“Each dove, made from excess blanket material that normally keeps refugees warm, is a symbol of peace,” said Wieke de Vries, head of corporate social responsibility at NRS International. It is the leading supplier of humanitarian relief items such as fleece blankets to UN agencies and international aid organizations.

Sandy Glanfield, innovations manager at Empathy Action, said the doves will carry a reminder that for 68.5 million displaced people worldwide, a blanket or tarpaulin is a basic necessity to survive. “The passionate and skillful women who made the doves add the love into this story,” said Glanfield.

About 150 larger versions of peace doves have been distributed to Rohingya refugee children in Bangladesh camps, with the support of the Danish Refugee Council. 

S.M. Atiqur Reza, who is a child protection assistant at the council, said that the peace doves have put smiles on the faces of the children in the refugee camp. 

“The children were so excited, and they loved these doves and making plans to take it back home (whenever they go back home).” 

But in a world of conflicts, there is still much to be done. Anjuman is just one of nearly 25.4 million refugees in the world, over half of whom are under the age of 18.

Dr. Hadia Aslam, who sets up health care systems for refugees in Europe and the Middle East, is not hopeful about world peace in the near future.

“I feel we have desensitized entirely to any atrocity that happens now. Nothing shocks us. I do not see a future for peace, but I do see conflict. Our systems are geared to hosting this,” said the young doctor, who is the founder of a charity that has treated thousands of refugees in Europe.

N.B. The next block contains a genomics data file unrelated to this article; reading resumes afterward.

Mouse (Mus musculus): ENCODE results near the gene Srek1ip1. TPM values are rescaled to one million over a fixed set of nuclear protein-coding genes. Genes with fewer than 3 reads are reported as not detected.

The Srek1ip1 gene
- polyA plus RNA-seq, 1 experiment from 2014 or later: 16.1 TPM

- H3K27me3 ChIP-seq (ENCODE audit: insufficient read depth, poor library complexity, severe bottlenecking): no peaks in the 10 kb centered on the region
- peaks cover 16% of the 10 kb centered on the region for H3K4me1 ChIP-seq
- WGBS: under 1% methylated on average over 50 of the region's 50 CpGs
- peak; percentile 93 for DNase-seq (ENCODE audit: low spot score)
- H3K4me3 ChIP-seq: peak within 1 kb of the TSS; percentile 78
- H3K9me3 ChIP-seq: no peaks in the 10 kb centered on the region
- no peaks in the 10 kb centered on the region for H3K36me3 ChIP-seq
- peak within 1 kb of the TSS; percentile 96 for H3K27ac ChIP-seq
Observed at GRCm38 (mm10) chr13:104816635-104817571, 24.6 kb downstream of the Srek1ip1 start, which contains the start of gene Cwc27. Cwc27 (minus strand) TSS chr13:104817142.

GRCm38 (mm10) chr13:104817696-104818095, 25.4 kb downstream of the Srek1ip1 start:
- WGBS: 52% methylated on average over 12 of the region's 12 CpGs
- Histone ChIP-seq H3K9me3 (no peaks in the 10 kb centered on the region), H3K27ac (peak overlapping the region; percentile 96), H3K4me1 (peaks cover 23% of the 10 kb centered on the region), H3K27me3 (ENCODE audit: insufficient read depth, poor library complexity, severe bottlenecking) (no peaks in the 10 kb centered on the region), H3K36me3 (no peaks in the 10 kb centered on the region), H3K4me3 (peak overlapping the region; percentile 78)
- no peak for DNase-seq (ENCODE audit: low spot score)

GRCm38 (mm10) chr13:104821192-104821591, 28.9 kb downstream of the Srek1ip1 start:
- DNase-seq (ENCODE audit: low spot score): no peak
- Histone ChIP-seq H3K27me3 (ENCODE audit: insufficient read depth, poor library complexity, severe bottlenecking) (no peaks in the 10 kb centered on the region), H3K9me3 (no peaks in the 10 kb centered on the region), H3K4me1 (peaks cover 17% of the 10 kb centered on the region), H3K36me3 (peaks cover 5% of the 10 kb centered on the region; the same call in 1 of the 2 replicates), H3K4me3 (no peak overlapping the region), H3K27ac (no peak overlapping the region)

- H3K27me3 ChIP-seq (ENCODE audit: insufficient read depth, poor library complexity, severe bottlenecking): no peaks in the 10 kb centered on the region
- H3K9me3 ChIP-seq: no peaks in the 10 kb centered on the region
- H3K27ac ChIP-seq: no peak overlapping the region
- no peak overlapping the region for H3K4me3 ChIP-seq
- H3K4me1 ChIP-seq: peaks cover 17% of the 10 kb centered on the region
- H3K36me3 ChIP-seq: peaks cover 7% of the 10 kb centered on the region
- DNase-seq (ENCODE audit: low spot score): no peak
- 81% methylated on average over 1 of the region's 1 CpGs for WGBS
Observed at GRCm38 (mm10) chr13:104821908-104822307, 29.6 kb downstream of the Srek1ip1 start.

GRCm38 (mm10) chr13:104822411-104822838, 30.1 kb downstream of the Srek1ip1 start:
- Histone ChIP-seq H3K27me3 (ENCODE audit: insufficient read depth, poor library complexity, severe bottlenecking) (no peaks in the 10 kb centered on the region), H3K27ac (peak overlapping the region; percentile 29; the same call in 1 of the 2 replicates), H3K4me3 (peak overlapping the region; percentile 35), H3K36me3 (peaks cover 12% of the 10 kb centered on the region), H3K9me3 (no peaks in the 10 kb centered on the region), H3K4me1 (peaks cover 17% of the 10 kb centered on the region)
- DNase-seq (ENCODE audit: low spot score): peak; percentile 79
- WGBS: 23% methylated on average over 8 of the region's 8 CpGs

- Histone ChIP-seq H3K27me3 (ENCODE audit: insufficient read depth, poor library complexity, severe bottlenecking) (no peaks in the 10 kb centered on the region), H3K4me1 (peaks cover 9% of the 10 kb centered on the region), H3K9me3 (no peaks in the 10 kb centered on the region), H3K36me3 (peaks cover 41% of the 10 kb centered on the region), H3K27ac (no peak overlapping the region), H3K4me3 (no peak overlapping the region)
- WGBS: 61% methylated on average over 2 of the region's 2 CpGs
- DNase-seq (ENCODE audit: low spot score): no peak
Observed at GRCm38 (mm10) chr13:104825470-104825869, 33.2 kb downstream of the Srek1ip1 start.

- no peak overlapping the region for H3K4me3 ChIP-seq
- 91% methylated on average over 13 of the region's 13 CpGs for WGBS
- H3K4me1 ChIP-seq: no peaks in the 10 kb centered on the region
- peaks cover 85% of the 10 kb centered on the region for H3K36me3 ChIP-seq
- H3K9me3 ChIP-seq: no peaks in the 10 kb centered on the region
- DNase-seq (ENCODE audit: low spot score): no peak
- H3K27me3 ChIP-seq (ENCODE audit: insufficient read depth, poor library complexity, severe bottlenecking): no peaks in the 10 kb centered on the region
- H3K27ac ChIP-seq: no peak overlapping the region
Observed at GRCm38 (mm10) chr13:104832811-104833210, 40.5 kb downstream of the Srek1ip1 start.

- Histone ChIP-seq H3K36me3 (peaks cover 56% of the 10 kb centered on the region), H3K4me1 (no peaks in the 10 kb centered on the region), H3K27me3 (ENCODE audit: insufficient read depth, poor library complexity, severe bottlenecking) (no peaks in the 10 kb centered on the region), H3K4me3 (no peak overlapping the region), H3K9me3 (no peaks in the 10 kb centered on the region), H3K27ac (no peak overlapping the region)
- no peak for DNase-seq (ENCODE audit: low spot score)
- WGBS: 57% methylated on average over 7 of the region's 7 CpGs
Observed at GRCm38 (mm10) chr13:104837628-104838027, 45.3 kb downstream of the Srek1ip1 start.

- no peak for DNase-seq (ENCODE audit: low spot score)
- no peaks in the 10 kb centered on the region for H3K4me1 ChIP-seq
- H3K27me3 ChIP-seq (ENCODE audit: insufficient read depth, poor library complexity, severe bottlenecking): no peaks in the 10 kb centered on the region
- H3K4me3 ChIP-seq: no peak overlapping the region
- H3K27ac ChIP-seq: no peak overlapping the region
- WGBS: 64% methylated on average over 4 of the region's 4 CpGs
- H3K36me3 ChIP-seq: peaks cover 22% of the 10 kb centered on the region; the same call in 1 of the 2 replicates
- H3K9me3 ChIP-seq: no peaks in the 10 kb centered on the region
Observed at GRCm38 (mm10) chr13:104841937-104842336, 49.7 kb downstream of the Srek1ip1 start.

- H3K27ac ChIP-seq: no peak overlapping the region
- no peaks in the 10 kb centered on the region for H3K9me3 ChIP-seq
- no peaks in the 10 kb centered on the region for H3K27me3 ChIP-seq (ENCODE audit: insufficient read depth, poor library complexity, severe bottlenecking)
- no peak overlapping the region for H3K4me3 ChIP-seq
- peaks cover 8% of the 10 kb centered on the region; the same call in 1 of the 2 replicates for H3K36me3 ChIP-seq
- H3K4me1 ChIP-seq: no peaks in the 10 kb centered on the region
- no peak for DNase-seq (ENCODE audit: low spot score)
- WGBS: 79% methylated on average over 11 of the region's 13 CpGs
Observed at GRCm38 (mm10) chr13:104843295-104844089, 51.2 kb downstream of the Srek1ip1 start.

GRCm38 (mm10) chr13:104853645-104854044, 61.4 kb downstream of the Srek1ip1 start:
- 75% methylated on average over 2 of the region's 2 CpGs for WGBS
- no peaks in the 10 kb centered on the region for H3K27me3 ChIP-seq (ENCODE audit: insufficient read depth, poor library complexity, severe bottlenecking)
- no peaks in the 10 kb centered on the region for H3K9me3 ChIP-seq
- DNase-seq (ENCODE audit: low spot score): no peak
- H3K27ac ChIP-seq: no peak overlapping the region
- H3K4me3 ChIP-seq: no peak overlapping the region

For her, human rights violations by Israel are a major threat to world peace. “I don’t know a lot about politics, but I can categorically raise concerns about Israel’s human rights track record being astounding and the world silently watching. Their only motive is occupation and apartheid. There is no space for peace in such a place.”

Vidya Bhushan Rawat, a leading peace activist based in New Delhi, said that the biggest threat to peace is injustice and growing inequalities.” I don’t think that the world has become a peaceful place at the moment. There is a steady growth of right-wing politics the world over, where minorities and immigrants are considered a threat to the nation.

“To protect the only planet we have we need to eradicate poverty, illiteracy, hunger, malnutrition, gender disparity and superstition from our societies.”

Dr. Kamran Bokhari, director of strategy and programs at the Center for Global Policy in Washington, does not see peace becoming the norm any time soon.

 “We constantly hear about peace talks. But seldom do these efforts produce actual peace. The rise of nationalism is undoing the internationalist order that we thought would gain ground after the end of the Cold War a quarter of a century ago. Meanwhile, non-state actors are filling the vacuums left behind by weakening states, which suggests greater, not less, global conflict.”

Dr. Shehab Al-Makehleh also believes that the world is less peaceful now than it has been in a long time. “Right now, peacefulness is at the worst level of any time since 2012. By the end of 2017, 1 percent of the world population had been refugees and displaced,” said the executive director of Geostrategic media in Washington, DC.

He does not expect things to improve unless decision-makers in the international community give this matter attention as the world will be witnessing new economic and financial crises that could turn major countries into enemies.

“Unless the UN takes necessary measures that the world does not fall into anarchy due to populism and nationalism, the domino effect will cross borders, causing insecurity at all levels, toppling some regimes and changing borders with hundreds of thousands of people dying of poverty and terrorism,” Dr. Al-Makehleh said.

All the more reason to bring hope to children such as Anjuman. As Reza said of the Rohingya children in the camp: “They want peace. They say they want to go back home. They want to go to their schools and study. They find the camp is a very small place to live. They are really sad here.”